“I was also considering the sustainable design program at University of Texas-Austin, but these other programs only focused on a few specific aspects of sustainability,” he says. “ASU on the other hand, has a huge number of well-known scholars and core sustainability faculty. The range of topics for graduate students is also broader.”

Culotta learned about the Avondale position from the school’s Career Services. He says the school prepared him for a fast-paced government position that requires time management, creativity, cooperation and action.

“The School of Sustainability really focuses on sustainability solutions,” he says. “Students are not just gathering information, but actually creating outcomes, which is also a requirement in the workforce.”

Culotta hopes his experience as the Environmental Program Manager for Avondale will help him show that sustainability is not a “nice to have,” but a “need to have.”

“To me, there’s nothing more important than tackling sustainability challenges because they involve all aspects of our society,” he says. “How we deal with them has profound implications for the future of our society and the planet. I hope everything I do in my career helps make the world a better place.”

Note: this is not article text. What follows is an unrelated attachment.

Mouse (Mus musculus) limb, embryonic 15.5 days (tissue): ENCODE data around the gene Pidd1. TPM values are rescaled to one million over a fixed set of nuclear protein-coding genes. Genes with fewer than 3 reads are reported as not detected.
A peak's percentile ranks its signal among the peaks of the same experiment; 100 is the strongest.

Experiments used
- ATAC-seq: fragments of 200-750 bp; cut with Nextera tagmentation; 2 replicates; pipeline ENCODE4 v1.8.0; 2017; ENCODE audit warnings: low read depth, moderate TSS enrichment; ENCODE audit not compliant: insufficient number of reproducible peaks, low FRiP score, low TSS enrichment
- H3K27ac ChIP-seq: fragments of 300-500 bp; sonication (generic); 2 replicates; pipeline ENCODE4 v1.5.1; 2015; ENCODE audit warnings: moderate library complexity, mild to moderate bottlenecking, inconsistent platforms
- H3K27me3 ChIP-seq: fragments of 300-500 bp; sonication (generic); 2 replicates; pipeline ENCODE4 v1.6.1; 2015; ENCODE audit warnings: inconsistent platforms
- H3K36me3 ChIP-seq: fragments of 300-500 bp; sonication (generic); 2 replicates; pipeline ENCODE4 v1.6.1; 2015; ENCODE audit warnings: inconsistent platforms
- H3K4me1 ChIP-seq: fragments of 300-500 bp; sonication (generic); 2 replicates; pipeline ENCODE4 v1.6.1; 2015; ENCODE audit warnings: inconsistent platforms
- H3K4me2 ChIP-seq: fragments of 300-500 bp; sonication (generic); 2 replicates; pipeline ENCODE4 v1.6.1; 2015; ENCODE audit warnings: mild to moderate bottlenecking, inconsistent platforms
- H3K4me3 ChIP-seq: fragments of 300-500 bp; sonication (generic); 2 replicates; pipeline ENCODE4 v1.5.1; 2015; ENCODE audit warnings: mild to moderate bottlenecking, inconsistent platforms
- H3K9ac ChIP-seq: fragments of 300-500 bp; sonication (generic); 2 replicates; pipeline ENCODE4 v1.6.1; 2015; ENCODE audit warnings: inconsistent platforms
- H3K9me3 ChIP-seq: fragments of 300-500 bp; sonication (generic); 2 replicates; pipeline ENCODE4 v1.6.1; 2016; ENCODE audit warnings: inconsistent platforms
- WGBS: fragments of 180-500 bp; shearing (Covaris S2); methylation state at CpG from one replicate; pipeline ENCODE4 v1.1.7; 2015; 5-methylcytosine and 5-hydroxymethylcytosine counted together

Scripps Institute teaches journalism entrepreneurship to educators

August 7, 2013

Twelve professors from journalism schools across the country will come to Arizona State University in January to learn how to teach entrepreneurship at the third annual Scripps Howard Journalism Entrepreneurship Institute.

Educators will be chosen from a pool of nationwide applicants to participate in an all-expenses-paid, weeklong institute at the Walter Cronkite School of Journalism and Mass Communication. In the span of five days, they will hear from experts and learn strategies for introducing entrepreneurship into their journalism classrooms and curricula. Download Full Image

The institute is led by Dan Gillmor, founder of the Knight Center for Digital Media Entrepreneurship at Cronkite. He is accompanied by guest speakers, including successful digital entrepreneurs and investors.